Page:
Seven pillars of FLEGT
This section explains the EU FLEGT Action Plan’s seven broad elements, which are listed below. It describes progress and provides case studies and reporting tips. Among the topics covered are the EU Timber Regulation and Voluntary Partnership Agreements between the EU and timber exporting countries outside the EU.
Support to timber-producing countries
The EU FLEGT Action Plan phrases this as “supporting timber-producing countries, including promoting fair solutions to the illegal logging problem”. In practice this means that the EU makes funding and expertise available to countries that need help tackling illegal logging.
This support can include:
- Providing technical experts to work in government ministries or departments
- Helping countries to set up technical systems and structures
- Funding to support multistakeholder processes
- Funding that enables stakeholders from civil society and the private sector to contribute to FLEGT goals
The EU may channel this support through intermediaries, such as EU-based civil society organisations, private sector associations and consultancies, and international organisations such as the UN Food and Agriculture Organisation (FAO) and the EU FLEGT Facility. EU Member States also provide support to timber-exporting countries through their international development budgets.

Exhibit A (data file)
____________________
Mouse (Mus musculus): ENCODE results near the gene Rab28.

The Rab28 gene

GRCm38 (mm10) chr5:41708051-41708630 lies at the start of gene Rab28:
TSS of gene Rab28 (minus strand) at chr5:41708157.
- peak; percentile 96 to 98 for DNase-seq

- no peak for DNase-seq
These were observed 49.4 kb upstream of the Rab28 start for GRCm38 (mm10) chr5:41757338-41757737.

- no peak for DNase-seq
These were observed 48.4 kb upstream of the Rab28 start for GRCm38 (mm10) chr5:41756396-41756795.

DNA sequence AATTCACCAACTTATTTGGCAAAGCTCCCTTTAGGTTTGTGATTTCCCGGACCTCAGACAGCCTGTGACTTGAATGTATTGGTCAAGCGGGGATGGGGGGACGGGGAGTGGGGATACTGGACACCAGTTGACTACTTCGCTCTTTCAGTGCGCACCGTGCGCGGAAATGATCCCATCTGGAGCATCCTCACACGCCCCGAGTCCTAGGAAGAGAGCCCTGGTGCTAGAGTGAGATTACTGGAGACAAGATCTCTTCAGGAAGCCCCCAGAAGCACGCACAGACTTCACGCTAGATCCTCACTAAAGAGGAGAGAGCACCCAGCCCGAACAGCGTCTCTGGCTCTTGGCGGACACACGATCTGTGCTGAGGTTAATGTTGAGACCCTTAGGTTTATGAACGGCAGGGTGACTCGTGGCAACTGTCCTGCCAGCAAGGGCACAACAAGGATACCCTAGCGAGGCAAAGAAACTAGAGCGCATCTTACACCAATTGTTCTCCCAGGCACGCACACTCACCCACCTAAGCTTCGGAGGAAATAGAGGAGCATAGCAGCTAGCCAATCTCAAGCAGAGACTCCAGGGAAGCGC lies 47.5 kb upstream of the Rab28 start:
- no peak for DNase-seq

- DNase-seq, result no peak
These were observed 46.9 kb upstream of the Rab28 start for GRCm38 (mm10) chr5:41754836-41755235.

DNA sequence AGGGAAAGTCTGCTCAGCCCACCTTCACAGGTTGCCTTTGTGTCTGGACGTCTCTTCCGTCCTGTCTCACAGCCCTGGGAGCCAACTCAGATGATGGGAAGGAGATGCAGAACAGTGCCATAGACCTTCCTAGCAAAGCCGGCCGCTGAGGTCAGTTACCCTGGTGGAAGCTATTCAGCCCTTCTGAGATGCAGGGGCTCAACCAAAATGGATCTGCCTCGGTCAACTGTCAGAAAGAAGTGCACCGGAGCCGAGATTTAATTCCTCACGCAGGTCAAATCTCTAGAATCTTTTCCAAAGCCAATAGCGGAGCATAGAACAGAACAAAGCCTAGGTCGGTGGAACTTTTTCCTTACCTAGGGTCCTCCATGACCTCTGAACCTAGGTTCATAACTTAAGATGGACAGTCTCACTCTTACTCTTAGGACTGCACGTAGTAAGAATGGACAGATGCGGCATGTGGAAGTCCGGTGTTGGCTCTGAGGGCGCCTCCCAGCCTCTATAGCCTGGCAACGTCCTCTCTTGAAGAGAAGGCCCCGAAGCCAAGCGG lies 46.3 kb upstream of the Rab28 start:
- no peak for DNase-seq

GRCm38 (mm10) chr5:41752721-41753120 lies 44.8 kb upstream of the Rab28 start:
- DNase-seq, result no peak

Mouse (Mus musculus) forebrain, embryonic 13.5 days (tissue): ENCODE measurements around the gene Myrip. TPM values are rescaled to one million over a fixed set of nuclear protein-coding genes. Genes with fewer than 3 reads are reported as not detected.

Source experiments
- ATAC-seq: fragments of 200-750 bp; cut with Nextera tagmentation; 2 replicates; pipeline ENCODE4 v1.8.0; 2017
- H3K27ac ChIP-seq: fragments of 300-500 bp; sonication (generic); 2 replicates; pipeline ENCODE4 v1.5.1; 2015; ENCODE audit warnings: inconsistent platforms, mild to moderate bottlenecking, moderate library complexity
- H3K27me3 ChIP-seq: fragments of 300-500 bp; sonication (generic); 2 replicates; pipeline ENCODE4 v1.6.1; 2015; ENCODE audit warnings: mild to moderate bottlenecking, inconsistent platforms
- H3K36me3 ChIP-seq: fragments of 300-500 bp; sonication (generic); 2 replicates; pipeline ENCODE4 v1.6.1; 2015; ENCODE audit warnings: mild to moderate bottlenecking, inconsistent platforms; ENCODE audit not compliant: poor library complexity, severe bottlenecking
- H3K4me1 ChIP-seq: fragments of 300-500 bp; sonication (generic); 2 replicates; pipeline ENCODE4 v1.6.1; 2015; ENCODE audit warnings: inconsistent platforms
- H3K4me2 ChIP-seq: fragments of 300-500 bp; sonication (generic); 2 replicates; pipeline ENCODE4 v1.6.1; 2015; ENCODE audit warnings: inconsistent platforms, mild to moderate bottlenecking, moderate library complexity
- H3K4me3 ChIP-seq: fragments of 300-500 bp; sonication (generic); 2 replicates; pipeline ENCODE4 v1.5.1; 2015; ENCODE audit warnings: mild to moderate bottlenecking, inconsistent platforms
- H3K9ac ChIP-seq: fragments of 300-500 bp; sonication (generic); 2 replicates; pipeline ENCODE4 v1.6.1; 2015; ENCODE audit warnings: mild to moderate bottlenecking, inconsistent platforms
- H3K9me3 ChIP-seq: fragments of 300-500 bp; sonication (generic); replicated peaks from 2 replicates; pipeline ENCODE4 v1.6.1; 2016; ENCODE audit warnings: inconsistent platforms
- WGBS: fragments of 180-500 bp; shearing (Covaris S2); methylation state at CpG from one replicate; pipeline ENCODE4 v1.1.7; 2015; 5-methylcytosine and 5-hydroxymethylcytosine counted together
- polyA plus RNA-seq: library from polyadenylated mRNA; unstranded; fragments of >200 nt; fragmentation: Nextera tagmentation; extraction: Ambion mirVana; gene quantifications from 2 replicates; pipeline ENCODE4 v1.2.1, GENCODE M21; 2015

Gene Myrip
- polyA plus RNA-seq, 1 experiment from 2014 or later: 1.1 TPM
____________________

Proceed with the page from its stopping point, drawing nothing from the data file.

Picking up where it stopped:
Some examples include:
- In Ghana, the EU Chainsaw Project led by Tropenbos International is exploring alternatives to illegal chainsaw milling that can serve the domestic lumber market
- In Indonesia, the UK-funded Multistakeholder Forestry Programme helps Indonesia to implement its Voluntary Partnership Agreement (VPA) with the EU by facilitating partnerships between central and local government, civil society and the private sector.
- In Laos, the ProFLEGT programme funded by the German development agency GIZ is supporting VPA negotiations. ProFLEGT helps the government of Laos to manage and inclusive multistakeholder process, builds the capacity of stakeholders to engage in the process and will test the emerging timber legality assurance system in order to improve it.
Learn more: Source of information on EU support to timber-exporting countries include the FAO FLEGT Programme and the Map of FLEGT Projects, which gives details of more than 100 projects that the EU and EU Member States have funded.
Questions to consider:
- How much money are the EU and EU Member States spending, and where does it go?
- What is the evidence that EU support has had lasting impacts?
- Who benefits from support? Who misses out?
- How does EU support for timber-exporting countries under FLEGT align with other development cooperation, such as support for REDD+ activities?
- What happens after the project ends? Are the benefits ongoing?